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Weight loss options in general practice

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A positive approach, using the 5As, is required when helping obese patients manage their weight

Obesity, defined as a body mass index (BMI) of 30 kg/m2 or more, is increasingly prevalent in Australia, affecting 28% of adults, 7% of children aged 5–17 years and 27% of patients who present to general practice.1,2 Overweight and obesity are strong risk factors for chronic conditions such as diabetes, which have also been steadily increasing over the past two decades.1 Although obesity is ultimately due to an imbalance between energy intake (diet) and expenditure (digestion, metabolism and physical activity), this is influenced by a complex range of other factors, including genetics, epigenetics, the gut biome, the social environment, culture and health literacy over the life cycle.3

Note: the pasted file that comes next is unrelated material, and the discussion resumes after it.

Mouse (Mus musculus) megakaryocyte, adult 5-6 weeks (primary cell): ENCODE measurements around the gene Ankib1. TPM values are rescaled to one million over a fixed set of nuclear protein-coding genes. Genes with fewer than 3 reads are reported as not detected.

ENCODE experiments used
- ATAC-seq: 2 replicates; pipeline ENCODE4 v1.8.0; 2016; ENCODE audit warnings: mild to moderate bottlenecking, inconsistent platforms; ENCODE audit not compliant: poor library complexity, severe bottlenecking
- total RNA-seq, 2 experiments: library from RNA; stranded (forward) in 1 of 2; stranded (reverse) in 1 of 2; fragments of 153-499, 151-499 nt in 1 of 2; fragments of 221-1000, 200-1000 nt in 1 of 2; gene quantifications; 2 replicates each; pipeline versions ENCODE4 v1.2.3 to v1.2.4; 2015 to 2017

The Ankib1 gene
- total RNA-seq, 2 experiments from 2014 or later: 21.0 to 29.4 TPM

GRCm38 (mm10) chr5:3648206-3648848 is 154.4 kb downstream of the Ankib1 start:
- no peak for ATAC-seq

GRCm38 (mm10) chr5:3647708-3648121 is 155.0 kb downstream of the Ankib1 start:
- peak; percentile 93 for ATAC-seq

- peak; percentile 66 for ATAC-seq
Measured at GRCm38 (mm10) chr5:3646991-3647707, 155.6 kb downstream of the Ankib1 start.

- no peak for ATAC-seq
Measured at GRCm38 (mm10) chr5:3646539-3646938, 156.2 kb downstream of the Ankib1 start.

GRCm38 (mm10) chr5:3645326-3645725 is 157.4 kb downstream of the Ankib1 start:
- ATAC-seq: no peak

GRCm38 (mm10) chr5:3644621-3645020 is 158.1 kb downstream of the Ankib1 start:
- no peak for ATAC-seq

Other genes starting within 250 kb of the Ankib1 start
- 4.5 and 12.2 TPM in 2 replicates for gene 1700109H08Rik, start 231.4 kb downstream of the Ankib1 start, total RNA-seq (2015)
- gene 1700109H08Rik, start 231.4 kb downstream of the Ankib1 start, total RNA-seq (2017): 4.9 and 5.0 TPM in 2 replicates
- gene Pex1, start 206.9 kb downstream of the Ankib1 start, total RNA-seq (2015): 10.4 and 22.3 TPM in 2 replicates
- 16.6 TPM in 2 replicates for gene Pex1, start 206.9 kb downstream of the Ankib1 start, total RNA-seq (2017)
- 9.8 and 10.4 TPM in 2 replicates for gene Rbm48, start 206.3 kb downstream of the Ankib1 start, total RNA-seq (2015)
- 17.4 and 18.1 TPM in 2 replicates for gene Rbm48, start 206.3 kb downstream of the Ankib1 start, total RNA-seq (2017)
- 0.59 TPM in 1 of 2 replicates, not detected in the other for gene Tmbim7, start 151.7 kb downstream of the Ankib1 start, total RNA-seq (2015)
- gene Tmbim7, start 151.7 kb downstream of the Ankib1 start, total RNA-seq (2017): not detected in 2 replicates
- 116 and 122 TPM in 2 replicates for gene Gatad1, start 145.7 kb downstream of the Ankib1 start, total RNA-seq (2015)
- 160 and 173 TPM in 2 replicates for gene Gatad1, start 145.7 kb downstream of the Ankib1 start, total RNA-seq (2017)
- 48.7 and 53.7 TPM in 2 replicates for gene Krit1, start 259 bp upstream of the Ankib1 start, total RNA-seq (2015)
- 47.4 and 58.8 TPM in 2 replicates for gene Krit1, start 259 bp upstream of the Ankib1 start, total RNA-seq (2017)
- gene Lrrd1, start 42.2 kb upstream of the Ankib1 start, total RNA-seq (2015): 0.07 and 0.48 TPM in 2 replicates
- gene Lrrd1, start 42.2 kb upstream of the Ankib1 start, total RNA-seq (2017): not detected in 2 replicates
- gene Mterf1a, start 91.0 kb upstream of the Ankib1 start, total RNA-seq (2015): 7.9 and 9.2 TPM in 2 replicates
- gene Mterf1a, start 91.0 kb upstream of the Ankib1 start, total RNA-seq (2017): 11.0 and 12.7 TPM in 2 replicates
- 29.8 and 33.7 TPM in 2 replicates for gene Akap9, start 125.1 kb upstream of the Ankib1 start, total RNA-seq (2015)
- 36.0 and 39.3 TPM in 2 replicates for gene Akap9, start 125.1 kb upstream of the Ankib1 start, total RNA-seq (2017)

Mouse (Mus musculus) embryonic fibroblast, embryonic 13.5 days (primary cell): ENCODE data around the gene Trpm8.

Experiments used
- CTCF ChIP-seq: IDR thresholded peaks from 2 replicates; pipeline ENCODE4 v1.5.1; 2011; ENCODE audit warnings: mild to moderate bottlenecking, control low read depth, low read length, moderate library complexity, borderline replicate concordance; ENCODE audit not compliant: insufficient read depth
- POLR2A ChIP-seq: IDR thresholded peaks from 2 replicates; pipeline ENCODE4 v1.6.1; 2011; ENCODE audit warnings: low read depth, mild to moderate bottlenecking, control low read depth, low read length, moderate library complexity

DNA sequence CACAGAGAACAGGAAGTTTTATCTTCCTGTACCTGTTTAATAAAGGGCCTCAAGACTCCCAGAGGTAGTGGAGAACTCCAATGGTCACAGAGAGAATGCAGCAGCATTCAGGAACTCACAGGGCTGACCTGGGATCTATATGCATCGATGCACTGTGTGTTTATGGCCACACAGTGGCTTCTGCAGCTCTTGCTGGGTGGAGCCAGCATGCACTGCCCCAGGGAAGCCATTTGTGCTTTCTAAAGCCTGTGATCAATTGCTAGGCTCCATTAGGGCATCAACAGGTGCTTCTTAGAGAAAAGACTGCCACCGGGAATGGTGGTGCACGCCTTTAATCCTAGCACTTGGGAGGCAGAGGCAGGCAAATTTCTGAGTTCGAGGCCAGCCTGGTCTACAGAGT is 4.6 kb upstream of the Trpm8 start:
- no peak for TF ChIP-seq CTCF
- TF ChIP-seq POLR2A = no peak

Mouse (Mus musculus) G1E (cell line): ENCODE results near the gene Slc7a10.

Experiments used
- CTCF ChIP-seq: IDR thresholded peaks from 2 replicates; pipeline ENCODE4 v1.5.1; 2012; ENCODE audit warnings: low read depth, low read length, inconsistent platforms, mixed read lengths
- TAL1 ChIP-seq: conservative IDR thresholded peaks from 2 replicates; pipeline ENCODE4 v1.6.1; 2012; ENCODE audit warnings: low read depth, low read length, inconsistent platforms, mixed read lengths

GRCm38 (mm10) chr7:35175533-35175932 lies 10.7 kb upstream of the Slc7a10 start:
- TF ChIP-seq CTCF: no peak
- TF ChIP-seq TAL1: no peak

In the face of this complexity and repeated failed efforts by their patients to lose weight, many clinicians feel frustrated, attributing the lack of success to lack of patient motivation.4 The negative attitudes of some clinicians, in turn, result in many patients trying to lose weight without medical support.5 Yet, obesity can be addressed successfully and even small amounts of weight loss are associated…